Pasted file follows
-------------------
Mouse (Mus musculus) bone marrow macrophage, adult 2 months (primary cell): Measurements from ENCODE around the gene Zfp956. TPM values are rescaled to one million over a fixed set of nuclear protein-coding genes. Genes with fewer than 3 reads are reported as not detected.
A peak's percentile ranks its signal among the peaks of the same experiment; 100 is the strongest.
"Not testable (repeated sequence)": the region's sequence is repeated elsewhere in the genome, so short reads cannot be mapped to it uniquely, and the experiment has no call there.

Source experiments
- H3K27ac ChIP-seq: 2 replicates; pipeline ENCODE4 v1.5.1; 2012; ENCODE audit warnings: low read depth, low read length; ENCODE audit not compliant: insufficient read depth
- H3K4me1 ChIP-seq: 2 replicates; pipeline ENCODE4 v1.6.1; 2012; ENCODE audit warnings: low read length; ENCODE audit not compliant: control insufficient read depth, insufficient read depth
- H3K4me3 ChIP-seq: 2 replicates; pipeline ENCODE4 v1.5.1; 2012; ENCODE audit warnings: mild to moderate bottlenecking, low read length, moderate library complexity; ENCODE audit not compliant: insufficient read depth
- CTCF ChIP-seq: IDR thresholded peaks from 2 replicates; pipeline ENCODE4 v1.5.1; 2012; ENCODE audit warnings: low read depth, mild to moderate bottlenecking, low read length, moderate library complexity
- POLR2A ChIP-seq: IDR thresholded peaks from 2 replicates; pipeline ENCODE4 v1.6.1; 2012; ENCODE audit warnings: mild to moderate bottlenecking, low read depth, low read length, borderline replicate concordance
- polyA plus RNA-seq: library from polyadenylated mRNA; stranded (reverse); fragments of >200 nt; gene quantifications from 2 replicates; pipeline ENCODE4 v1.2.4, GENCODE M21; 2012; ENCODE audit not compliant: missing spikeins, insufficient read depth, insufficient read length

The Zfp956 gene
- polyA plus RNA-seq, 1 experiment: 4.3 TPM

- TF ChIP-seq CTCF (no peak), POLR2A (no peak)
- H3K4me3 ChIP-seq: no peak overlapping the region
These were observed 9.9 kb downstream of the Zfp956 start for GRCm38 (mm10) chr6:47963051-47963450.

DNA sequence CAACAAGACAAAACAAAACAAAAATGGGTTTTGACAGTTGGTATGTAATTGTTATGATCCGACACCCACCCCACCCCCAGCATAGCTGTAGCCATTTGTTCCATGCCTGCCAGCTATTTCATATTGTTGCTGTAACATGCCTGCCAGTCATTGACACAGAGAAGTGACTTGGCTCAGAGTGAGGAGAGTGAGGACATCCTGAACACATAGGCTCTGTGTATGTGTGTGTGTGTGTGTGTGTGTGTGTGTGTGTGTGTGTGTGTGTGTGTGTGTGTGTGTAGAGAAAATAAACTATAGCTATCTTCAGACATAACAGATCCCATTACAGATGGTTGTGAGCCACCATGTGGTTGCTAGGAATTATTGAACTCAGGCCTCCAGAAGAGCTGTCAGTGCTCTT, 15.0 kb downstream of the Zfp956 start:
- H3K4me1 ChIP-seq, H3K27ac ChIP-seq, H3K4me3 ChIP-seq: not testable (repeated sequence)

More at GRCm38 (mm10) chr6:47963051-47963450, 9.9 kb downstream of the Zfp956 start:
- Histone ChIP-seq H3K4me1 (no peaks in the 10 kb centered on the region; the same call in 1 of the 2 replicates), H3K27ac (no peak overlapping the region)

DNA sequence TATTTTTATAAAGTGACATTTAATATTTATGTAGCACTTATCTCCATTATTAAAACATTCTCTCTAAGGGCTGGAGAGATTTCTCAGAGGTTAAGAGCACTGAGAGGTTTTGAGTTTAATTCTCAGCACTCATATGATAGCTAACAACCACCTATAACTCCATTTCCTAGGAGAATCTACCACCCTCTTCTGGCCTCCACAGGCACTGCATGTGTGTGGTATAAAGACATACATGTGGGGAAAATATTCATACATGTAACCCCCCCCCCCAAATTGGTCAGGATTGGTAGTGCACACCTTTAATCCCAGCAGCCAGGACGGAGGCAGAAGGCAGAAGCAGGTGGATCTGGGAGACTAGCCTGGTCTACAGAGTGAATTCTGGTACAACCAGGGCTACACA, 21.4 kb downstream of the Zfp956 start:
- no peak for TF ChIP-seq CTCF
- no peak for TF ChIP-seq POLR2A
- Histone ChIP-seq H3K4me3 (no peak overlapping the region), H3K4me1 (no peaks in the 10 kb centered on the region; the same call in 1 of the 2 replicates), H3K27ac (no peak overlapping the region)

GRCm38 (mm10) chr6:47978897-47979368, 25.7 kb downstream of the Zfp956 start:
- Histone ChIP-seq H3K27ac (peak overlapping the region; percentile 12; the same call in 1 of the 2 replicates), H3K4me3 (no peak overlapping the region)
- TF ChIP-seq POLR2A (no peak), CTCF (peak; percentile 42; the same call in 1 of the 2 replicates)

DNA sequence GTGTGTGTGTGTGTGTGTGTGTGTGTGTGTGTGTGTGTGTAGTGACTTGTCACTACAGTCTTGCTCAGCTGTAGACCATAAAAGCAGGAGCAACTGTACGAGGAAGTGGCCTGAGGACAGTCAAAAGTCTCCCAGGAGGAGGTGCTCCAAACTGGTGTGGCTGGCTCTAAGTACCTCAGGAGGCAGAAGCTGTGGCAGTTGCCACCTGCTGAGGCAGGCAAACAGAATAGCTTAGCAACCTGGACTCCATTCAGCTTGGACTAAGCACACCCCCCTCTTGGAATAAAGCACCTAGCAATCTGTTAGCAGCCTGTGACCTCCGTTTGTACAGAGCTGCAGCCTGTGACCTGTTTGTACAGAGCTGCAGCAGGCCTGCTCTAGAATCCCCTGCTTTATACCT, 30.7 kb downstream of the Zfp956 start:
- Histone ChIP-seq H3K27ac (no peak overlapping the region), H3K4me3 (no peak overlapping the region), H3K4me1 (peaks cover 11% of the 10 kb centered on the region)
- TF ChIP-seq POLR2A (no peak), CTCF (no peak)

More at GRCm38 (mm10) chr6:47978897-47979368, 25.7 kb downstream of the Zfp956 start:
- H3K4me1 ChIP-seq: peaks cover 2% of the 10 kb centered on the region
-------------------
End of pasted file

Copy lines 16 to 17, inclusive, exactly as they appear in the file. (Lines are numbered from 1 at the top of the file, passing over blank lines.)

DNA sequence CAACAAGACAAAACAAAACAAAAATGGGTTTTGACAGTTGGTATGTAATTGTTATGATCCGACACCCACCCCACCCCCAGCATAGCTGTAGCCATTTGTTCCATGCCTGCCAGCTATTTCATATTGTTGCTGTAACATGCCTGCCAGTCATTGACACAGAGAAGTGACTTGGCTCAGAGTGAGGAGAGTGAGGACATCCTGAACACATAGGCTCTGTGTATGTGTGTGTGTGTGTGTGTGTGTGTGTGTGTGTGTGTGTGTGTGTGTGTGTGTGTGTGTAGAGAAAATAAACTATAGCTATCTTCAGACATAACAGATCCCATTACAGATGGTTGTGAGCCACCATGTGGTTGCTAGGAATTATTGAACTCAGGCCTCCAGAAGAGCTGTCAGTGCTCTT, 15.0 kb downstream of the Zfp956 start:
- H3K4me1 ChIP-seq, H3K27ac ChIP-seq, H3K4me3 ChIP-seq: not testable (repeated sequence)